In chronicling the adventurous life of legendary CIA operative Edward Lansdale, The Road Not Taken definitively reframes our understanding of the Vietnam War. In this epic biography of Edward Lansdale (1908 - 1987), the man said to be the fictional model for Graham Greene's The Quiet American, best-selling historian Max Boot demonstrates how Lansdale pioneered a "hearts and mind" diplomacy, first in the Philippines, then in Vietnam. It was a visionary policy that, as Boot reveals, was...

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Mustache March

Mustache March

Every November for the past few years, more and more American men are adopting the custom of growing out their mustaches to raise awareness about men's health issues. "Movember," as it's come to be called, raises awareness on such topics as prostate cancer, testicular cancer, and men's suicide.  Portrait "Mustache March" is a Military Tradition to Honor Robin Olds The men of the United States Air Force adopted a similar custom, except theirs comes in March and for a very different reason....

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An Airman’s Journey by Robert M. Fletcher

An Airman’s Journey by Robert M. Fletcher

From the Korean War to the Vietnam War era, the author shares his memories and provides photos of his service with the U.S. Army and with his career the U.S. Air Force.  Covered in the early part of the book are details of how he is exposed to military life, the drudgery of barracks duties, like cleaning latrines, and the kitchen police, overcoming all of those to become a surgical technician, and getting assigned to different air bases to finally reach a forward station in South...

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Operation Utah: The Die is Cast by Hurbert Yoshida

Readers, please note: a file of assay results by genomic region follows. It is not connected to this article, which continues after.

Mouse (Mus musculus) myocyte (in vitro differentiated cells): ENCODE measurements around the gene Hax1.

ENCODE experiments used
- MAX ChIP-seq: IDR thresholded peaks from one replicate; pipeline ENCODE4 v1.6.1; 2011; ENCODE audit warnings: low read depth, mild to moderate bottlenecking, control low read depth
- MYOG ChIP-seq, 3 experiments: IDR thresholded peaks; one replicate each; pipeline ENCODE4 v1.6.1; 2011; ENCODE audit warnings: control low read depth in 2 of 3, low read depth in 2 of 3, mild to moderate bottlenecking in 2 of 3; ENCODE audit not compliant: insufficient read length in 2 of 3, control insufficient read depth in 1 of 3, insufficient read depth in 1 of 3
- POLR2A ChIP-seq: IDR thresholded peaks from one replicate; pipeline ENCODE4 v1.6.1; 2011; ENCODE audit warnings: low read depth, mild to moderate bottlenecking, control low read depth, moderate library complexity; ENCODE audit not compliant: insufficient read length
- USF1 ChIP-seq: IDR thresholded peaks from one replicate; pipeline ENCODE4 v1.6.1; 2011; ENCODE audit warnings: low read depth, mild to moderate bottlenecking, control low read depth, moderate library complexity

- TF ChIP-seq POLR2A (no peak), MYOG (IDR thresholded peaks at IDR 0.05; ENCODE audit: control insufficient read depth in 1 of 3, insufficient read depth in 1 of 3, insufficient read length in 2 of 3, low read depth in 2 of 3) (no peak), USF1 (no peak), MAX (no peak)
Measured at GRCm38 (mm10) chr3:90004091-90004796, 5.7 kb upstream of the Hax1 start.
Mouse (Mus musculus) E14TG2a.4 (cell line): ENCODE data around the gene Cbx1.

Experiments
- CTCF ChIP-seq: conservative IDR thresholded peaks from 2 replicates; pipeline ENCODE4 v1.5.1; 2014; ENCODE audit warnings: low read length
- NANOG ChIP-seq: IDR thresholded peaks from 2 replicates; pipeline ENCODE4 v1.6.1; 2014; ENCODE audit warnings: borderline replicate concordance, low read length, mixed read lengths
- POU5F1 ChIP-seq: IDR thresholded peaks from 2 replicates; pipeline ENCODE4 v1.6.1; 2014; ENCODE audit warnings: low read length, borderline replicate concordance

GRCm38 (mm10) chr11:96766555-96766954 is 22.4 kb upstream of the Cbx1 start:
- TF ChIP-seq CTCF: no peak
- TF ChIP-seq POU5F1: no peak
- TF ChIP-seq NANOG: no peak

Operation Utah: The Die is Cast by Hurbert Yoshida

The die is cast - there are no other options. Operation Utah was one of the bloodiest battles of the Vietnam war and set the tone for many subsequent engagements. Operation Utah was the first battle of the Vietnam war between the U.S. Marine Corps and the regular forces of the North Vietnamese Army. It pitted a generation of tough young men who grew up after World War II against an experienced army who had been fighting unconventional wars for as long as they lived. This book contains the...

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Doorsteps of Hell by Tom Williams

Doorsteps of Hell by Tom Williams

As the son of a military officer who grew up in an always-moving military household, it makes total sense that Tom Williams would also grow up to be a military officer. His adoptive father was U.S. Air Force Maj. Carl Williams, but young Tom was destined for the Marine Corps and for the Vietnam War. "Doorsteps of Hell": Insight into Tom Williams' Vietnam Tour "Doorsteps of Hell" is the first book in Tom Williams' autobiographical "Heart of a Marine" series and covers his early years and his...

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Sgt Jack Riley, U.S. Marine Corps (1966-1972)

Sgt Jack Riley, U.S. Marine Corps (1966-1972)

Which individual(s) from your time in the military stand out as having had the most positive impact on you and why?:

Several heroes had a positive impact on my ability to survive some of the heaviest battles by Marines in the Vietnam War. My Senior DI at Parris Island, S/Sgt Leroy Elliott, named me the second most deserving of promotion to PFC in my Platoon 138. The Honor Marine was a contract journeyman butcher and deservingly so! Promoted to Gunny Elliott, he was killed on May 8, 1967, at Con Thien. My first Platoon Sergeant in Vietnam was S/Sgt Guy Hodgkins, who was Killed in Action on September 3, 1966. He spent a lot of time with me discussing VC tactics he had encountered and what I could expect as a squad leader.

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Operation Top Cover, a Year On The Dew Line By Arthur Wayland

Operation Top Cover, a Year On The Dew Line By Arthur Wayland

During the Cold War, the United States relied on three radar lines to detect incoming intercontinental ballistic missiles that might come from the Soviet Union. The most important and most capable of the three was the Distant Early Warning Line - affectionately known as the DEW Line.  About the Author of Operation Top Cover In Cape Lisburne, Alaska, Arthur Wayland was manning the 711 Aircraft Control and Warning station. It was a very remote radar station, the westernmost site of the DEW...